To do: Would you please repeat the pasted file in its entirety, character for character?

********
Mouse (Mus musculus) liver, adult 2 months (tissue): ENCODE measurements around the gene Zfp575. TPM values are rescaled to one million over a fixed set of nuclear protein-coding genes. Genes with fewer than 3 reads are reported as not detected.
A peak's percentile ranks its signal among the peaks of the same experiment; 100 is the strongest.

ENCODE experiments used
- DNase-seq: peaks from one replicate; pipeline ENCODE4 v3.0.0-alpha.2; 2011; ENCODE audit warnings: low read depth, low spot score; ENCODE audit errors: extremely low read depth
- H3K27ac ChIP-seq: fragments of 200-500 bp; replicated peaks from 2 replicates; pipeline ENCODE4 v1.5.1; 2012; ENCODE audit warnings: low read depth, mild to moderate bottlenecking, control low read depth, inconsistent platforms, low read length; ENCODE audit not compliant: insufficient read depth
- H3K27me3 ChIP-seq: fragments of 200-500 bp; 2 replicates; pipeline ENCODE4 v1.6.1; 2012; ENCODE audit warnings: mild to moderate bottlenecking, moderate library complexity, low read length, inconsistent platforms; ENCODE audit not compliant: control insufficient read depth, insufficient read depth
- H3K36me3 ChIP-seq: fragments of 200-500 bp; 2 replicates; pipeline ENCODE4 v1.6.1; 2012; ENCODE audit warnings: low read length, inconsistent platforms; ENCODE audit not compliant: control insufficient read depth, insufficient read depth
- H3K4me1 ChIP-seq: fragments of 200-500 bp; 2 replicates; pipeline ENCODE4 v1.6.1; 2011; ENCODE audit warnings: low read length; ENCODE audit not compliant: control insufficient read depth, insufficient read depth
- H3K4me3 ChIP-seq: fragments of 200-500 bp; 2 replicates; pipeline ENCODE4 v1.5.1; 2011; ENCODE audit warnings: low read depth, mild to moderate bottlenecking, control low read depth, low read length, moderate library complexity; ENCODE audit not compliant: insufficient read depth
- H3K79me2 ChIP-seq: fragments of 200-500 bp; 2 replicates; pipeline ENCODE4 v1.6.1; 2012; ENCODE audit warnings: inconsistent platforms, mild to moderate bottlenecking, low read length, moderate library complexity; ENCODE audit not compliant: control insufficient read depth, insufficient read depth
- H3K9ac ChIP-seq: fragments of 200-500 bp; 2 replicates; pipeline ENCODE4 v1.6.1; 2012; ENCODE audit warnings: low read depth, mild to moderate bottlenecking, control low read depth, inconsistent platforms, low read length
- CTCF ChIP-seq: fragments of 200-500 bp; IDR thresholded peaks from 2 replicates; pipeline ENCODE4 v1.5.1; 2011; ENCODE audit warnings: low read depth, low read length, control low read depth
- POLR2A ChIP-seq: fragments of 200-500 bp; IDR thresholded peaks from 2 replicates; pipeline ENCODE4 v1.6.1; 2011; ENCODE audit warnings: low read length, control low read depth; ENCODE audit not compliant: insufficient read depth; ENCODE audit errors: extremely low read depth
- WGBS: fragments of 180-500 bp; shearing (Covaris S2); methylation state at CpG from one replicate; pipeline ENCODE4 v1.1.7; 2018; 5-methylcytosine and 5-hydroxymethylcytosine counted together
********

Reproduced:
Mouse (Mus musculus) liver, adult 2 months (tissue): ENCODE measurements around the gene Zfp575. TPM values are rescaled to one million over a fixed set of nuclear protein-coding genes. Genes with fewer than 3 reads are reported as not detected.
A peak's percentile ranks its signal among the peaks of the same experiment; 100 is the strongest.

ENCODE experiments used
- DNase-seq: peaks from one replicate; pipeline ENCODE4 v3.0.0-alpha.2; 2011; ENCODE audit warnings: low read depth, low spot score; ENCODE audit errors: extremely low read depth
- H3K27ac ChIP-seq: fragments of 200-500 bp; replicated peaks from 2 replicates; pipeline ENCODE4 v1.5.1; 2012; ENCODE audit warnings: low read depth, mild to moderate bottlenecking, control low read depth, inconsistent platforms, low read length; ENCODE audit not compliant: insufficient read depth
- H3K27me3 ChIP-seq: fragments of 200-500 bp; 2 replicates; pipeline ENCODE4 v1.6.1; 2012; ENCODE audit warnings: mild to moderate bottlenecking, moderate library complexity, low read length, inconsistent platforms; ENCODE audit not compliant: control insufficient read depth, insufficient read depth
- H3K36me3 ChIP-seq: fragments of 200-500 bp; 2 replicates; pipeline ENCODE4 v1.6.1; 2012; ENCODE audit warnings: low read length, inconsistent platforms; ENCODE audit not compliant: control insufficient read depth, insufficient read depth
- H3K4me1 ChIP-seq: fragments of 200-500 bp; 2 replicates; pipeline ENCODE4 v1.6.1; 2011; ENCODE audit warnings: low read length; ENCODE audit not compliant: control insufficient read depth, insufficient read depth
- H3K4me3 ChIP-seq: fragments of 200-500 bp; 2 replicates; pipeline ENCODE4 v1.5.1; 2011; ENCODE audit warnings: low read depth, mild to moderate bottlenecking, control low read depth, low read length, moderate library complexity; ENCODE audit not compliant: insufficient read depth
- H3K79me2 ChIP-seq: fragments of 200-500 bp; 2 replicates; pipeline ENCODE4 v1.6.1; 2012; ENCODE audit warnings: inconsistent platforms, mild to moderate bottlenecking, low read length, moderate library complexity; ENCODE audit not compliant: control insufficient read depth, insufficient read depth
- H3K9ac ChIP-seq: fragments of 200-500 bp; 2 replicates; pipeline ENCODE4 v1.6.1; 2012; ENCODE audit warnings: low read depth, mild to moderate bottlenecking, control low read depth, inconsistent platforms, low read length
- CTCF ChIP-seq: fragments of 200-500 bp; IDR thresholded peaks from 2 replicates; pipeline ENCODE4 v1.5.1; 2011; ENCODE audit warnings: low read depth, low read length, control low read depth
- POLR2A ChIP-seq: fragments of 200-500 bp; IDR thresholded peaks from 2 replicates; pipeline ENCODE4 v1.6.1; 2011; ENCODE audit warnings: low read length, control low read depth; ENCODE audit not compliant: insufficient read depth; ENCODE audit errors: extremely low read depth
- WGBS: fragments of 180-500 bp; shearing (Covaris S2); methylation state at CpG from one replicate; pipeline ENCODE4 v1.1.7; 2018; 5-methylcytosine and 5-hydroxymethylcytosine counted together